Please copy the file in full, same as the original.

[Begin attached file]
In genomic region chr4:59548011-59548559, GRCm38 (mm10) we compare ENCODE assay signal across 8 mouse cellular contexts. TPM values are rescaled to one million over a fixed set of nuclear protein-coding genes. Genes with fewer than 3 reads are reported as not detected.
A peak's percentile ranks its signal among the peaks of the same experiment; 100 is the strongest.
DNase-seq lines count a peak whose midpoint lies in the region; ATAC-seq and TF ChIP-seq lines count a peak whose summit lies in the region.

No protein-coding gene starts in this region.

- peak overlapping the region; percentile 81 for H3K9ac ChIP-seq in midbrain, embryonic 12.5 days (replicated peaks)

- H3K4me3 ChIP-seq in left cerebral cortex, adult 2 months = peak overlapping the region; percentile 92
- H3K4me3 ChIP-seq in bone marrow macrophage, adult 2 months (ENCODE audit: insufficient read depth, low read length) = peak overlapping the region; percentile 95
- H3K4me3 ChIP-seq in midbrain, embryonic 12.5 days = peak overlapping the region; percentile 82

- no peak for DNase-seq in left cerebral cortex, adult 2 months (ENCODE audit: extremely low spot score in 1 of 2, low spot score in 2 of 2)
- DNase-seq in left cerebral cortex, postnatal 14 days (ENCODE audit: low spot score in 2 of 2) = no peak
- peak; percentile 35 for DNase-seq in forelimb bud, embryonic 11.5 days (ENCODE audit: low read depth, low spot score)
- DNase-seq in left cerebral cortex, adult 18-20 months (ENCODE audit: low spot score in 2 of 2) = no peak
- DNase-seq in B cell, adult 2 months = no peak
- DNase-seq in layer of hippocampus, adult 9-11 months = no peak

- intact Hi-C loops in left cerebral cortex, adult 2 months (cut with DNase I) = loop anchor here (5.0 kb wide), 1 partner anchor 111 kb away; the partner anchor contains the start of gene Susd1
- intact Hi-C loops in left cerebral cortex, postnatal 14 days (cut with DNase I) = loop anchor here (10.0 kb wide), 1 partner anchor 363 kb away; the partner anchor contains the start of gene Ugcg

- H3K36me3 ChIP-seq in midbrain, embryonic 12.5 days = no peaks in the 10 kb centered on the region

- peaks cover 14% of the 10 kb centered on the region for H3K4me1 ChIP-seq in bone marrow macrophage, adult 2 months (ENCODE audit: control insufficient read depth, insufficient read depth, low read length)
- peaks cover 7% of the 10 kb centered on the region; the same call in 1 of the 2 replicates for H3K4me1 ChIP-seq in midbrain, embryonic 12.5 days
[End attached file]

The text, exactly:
In genomic region chr4:59548011-59548559, GRCm38 (mm10) we compare ENCODE assay signal across 8 mouse cellular contexts. TPM values are rescaled to one million over a fixed set of nuclear protein-coding genes. Genes with fewer than 3 reads are reported as not detected.
A peak's percentile ranks its signal among the peaks of the same experiment; 100 is the strongest.
DNase-seq lines count a peak whose midpoint lies in the region; ATAC-seq and TF ChIP-seq lines count a peak whose summit lies in the region.

No protein-coding gene starts in this region.

- peak overlapping the region; percentile 81 for H3K9ac ChIP-seq in midbrain, embryonic 12.5 days (replicated peaks)

- H3K4me3 ChIP-seq in left cerebral cortex, adult 2 months = peak overlapping the region; percentile 92
- H3K4me3 ChIP-seq in bone marrow macrophage, adult 2 months (ENCODE audit: insufficient read depth, low read length) = peak overlapping the region; percentile 95
- H3K4me3 ChIP-seq in midbrain, embryonic 12.5 days = peak overlapping the region; percentile 82

- no peak for DNase-seq in left cerebral cortex, adult 2 months (ENCODE audit: extremely low spot score in 1 of 2, low spot score in 2 of 2)
- DNase-seq in left cerebral cortex, postnatal 14 days (ENCODE audit: low spot score in 2 of 2) = no peak
- peak; percentile 35 for DNase-seq in forelimb bud, embryonic 11.5 days (ENCODE audit: low read depth, low spot score)
- DNase-seq in left cerebral cortex, adult 18-20 months (ENCODE audit: low spot score in 2 of 2) = no peak
- DNase-seq in B cell, adult 2 months = no peak
- DNase-seq in layer of hippocampus, adult 9-11 months = no peak

- intact Hi-C loops in left cerebral cortex, adult 2 months (cut with DNase I) = loop anchor here (5.0 kb wide), 1 partner anchor 111 kb away; the partner anchor contains the start of gene Susd1
- intact Hi-C loops in left cerebral cortex, postnatal 14 days (cut with DNase I) = loop anchor here (10.0 kb wide), 1 partner anchor 363 kb away; the partner anchor contains the start of gene Ugcg

- H3K36me3 ChIP-seq in midbrain, embryonic 12.5 days = no peaks in the 10 kb centered on the region

- peaks cover 14% of the 10 kb centered on the region for H3K4me1 ChIP-seq in bone marrow macrophage, adult 2 months (ENCODE audit: control insufficient read depth, insufficient read depth, low read length)
- peaks cover 7% of the 10 kb centered on the region; the same call in 1 of the 2 replicates for H3K4me1 ChIP-seq in midbrain, embryonic 12.5 days